Andy Lapthorne and Antony Cotterill battled weather delays, court switches and an epic late-night finish before falling agonisingly short of Paralympic men’s quad doubles bronze in Tokyo.

The clock had struck 2am in Japan by the time ParalympicsGB’s wheelchair tennis pair hit their final shot but it wasn’t to be a victorious one.

But there were better fortunes for Alfie Hewett and Gordon Reid, with the double medallists from Rio 2016 still fighting on both fronts in the men’s singles and doubles.

Lapthorne and Cotterill missed out 7-5 3-6 7-5 against home favourites Mitsuteru Moroishi and Koji Sugeno in a match that lasted more than three hours of playing time.

But their day at the Ariake Tennis Centre was vastly longer, with rain halting the initial staging of the bronze-medal match before they were able to move under the Centre Court roof once the scheduled matches had been completed.


I'm devastated. It's been a long, hard road for us as a team.

Andy Lapthorne

Lapthorne said: “I’m devastated. It’s been a long, hard road for us as a team, we’ve got ourselves into some good positions and probably made too many mistakes between us.

“We had some really good periods. We probably lost it at the end of the first set - we had them at 0-40 and then I missed three returns in a row at 6-5 down.

“Those are the things you look back on and the times where you can’t afford to make mistakes.”

Cotterill added: “We both made mistakes. We’re a team, we both made mistakes at the wrong time and fair play to the Japanese, they capitalised on that and deserved to win.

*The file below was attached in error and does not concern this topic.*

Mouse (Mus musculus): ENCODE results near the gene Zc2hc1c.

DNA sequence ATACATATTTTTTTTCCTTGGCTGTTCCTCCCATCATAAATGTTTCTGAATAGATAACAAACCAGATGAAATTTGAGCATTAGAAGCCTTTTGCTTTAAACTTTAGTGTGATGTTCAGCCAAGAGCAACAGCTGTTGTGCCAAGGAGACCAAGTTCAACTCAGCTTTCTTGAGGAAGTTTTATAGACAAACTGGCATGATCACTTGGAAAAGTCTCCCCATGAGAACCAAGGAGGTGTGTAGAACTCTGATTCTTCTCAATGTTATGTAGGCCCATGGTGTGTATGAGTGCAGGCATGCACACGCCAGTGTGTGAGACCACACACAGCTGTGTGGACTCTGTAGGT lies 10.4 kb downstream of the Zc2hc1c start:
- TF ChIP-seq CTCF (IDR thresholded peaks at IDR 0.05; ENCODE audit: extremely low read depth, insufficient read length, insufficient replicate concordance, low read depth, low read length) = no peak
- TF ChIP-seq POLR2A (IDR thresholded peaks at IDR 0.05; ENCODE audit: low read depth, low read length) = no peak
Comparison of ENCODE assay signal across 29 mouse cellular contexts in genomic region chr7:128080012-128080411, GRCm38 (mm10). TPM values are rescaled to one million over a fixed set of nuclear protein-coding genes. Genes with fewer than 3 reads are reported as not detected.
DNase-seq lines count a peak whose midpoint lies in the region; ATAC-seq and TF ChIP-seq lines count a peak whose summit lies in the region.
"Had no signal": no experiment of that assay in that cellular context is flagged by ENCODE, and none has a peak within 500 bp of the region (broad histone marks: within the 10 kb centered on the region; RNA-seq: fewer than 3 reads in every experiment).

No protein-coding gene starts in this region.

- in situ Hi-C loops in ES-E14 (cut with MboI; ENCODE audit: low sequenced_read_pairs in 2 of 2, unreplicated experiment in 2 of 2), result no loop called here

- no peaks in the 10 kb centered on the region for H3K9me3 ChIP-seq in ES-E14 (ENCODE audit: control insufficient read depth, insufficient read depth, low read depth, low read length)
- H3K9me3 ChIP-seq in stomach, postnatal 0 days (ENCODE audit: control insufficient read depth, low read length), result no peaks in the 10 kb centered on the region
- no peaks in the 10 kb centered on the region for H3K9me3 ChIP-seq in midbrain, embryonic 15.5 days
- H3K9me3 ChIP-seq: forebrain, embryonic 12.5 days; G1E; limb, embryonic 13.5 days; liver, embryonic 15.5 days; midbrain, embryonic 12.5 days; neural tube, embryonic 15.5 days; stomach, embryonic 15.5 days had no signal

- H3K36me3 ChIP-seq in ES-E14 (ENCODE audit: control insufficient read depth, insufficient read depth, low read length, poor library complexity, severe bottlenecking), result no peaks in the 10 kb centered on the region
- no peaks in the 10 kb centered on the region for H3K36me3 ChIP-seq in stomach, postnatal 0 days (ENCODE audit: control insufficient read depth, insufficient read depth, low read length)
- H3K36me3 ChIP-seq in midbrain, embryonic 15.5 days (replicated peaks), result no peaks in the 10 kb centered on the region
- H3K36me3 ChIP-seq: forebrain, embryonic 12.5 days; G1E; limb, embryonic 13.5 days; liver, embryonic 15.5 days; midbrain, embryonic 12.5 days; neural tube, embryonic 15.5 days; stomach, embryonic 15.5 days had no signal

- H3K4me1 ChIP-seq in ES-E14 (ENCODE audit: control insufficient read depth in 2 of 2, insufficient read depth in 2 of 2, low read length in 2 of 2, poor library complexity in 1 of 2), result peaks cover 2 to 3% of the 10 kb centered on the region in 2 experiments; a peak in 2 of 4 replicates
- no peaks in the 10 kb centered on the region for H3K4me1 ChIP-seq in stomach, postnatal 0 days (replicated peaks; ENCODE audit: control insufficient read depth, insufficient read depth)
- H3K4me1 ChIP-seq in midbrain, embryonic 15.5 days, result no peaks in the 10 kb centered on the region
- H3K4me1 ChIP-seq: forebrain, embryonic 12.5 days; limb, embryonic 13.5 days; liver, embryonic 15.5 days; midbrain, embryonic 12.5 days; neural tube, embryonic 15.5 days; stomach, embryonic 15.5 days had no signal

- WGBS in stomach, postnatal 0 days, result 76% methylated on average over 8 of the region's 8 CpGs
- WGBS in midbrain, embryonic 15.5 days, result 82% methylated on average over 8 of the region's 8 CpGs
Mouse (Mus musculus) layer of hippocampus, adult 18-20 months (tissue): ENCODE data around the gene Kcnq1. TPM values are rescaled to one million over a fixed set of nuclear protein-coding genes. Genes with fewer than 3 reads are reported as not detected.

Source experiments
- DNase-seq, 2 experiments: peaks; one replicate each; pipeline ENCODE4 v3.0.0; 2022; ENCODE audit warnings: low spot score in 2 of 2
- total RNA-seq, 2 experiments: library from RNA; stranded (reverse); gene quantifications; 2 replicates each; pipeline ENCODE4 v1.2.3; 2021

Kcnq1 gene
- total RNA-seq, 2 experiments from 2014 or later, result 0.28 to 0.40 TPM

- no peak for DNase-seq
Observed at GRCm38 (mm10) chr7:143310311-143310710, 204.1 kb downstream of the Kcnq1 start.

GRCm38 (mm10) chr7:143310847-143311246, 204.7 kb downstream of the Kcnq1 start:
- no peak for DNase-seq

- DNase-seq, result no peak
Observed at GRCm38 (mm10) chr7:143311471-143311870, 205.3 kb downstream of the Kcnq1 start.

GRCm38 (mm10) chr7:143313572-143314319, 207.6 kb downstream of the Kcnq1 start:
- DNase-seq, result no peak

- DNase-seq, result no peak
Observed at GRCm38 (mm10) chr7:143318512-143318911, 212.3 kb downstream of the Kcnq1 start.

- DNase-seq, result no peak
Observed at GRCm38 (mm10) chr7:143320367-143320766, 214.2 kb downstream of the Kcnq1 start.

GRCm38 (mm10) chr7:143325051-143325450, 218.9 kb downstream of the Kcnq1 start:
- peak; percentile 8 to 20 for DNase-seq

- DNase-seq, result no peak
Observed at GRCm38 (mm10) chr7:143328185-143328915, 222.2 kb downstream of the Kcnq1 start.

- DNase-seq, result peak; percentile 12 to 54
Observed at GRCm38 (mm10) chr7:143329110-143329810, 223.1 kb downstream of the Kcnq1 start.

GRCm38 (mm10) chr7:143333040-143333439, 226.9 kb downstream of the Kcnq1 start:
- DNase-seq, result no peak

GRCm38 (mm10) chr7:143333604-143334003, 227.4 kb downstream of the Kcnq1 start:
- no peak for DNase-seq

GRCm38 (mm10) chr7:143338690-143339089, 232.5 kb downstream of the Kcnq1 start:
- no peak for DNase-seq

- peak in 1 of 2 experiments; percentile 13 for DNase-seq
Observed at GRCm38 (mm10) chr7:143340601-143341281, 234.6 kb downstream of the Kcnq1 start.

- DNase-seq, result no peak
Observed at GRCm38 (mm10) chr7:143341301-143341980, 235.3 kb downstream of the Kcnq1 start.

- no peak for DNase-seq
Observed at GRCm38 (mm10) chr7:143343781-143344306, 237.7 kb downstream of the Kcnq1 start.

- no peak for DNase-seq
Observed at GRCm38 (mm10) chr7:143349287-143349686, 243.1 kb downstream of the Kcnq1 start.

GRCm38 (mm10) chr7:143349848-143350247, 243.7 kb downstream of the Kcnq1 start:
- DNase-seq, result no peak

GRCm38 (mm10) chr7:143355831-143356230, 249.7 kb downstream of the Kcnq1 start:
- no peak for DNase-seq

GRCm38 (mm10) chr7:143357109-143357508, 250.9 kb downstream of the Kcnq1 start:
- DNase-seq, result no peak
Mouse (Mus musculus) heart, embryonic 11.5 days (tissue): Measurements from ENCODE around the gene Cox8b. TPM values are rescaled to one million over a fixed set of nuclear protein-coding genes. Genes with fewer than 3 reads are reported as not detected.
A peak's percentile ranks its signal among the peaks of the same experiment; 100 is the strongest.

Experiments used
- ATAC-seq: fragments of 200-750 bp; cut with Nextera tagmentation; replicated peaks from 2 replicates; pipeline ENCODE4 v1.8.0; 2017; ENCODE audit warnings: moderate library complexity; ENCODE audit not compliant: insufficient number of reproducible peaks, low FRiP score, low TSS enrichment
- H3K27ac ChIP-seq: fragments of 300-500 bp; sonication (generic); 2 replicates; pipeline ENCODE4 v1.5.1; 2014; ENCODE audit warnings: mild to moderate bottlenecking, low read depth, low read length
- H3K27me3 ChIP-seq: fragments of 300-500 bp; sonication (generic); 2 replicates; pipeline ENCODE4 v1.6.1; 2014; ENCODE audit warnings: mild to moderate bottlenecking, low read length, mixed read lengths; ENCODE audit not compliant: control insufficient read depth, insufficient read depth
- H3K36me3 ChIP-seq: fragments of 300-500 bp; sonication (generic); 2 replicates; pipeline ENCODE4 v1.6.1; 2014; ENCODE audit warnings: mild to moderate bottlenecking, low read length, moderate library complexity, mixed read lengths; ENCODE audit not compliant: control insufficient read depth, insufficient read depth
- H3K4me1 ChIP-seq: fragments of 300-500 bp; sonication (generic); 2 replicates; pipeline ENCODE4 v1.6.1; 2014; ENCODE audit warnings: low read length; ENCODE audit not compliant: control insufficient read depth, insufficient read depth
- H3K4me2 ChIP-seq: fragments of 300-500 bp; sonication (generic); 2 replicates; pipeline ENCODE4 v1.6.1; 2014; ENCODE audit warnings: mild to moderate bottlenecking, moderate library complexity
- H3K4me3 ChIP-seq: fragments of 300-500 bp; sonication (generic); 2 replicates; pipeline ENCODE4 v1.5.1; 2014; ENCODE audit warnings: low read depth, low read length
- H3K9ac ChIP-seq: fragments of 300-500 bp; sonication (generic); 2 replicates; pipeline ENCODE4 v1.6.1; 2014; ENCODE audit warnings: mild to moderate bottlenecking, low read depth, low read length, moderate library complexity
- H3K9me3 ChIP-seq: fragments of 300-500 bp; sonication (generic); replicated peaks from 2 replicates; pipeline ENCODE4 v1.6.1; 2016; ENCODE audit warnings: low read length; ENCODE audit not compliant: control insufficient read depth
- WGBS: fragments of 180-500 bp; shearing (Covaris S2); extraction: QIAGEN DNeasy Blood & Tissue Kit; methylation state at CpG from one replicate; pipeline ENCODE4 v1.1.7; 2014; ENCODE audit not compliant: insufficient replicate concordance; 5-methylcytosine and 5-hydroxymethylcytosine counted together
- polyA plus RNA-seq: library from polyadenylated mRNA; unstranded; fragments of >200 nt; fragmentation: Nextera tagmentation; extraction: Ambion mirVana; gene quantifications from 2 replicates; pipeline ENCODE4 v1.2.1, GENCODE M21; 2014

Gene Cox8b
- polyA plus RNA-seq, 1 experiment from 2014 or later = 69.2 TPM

“We play together later in the year, we’ll look forward to that and we’ve had some patches and performances where we’ve been really good.

“We just need to get home and work on cutting out those errors.”


We both made mistakes at the wrong time and fair play to the Japanese, they capitalised on that and deserved to win.

Antony Cotterill

Meanwhile, ParalympicsGB are guaranteed to win at least one men’s singles wheelchair tennis medal after Gordon Reid and Alfie Hewett progressed to Thursday’s semi-finals.

Defending champion Reid got the better of higher-ranked Gustavo Fernandez in three sets while a 6-3 6-4 victory over Nicolas Peifer gave Hewett a place in the last four.

A repeat of the Rio 2016 could still be on the cards, with Reid beating ParalympicsGB teammate Hewett to gold on that occasion five years ago.

“He seems to be playing some really good tennis so it wouldn’t surprise me if he reaches it but we’ve both got real tough matches next,” said Hewett.

From doubles friends to singles foes for Alfie Hewett?

“We’re part of a team this week but for two Brits to reach the final is what we all want.”

Hewett, seeded second the tournament in Tokyo, will face Tom Egberink for a place in the gold-medal match.

Reid has a major semi-final in store with top seed and home favourite Shingo Kunieda the man on the other side of the net.

Just getting to the last four was a challenge in itself having recovered from being 4-0 down in the first set to get the better of Argentina’s Fernandez.

The Scot is the defending champion from Rio but when it comes to gold-medal contenders, he still feels his name remains out of the picture.

Jordanne Whiley will be in singles and doubles action on Thursday

“I still believe it. I’m playing the world No.1 tomorrow, the guy who’s probably the favourite. He’s playing at home, so I’m still the underdog and I’m loving it,” he said.

“We’ve seen it in tennis millions of times that the score can change around quickly so I’m really proud of myself how I held that together psychologically in the first set and how I recovered after losing the second as well.”

Jordanne Whiley and Lucy Shuker were due to be in women’s doubles semi-final action but their bid for medals was temporarily scuppered by the bad weather in Japan.

Whiley now has both singles and doubles semi-finals to look forward to on Thursday, knowing that one victory in the day would guarantee her a Paralympic medal.

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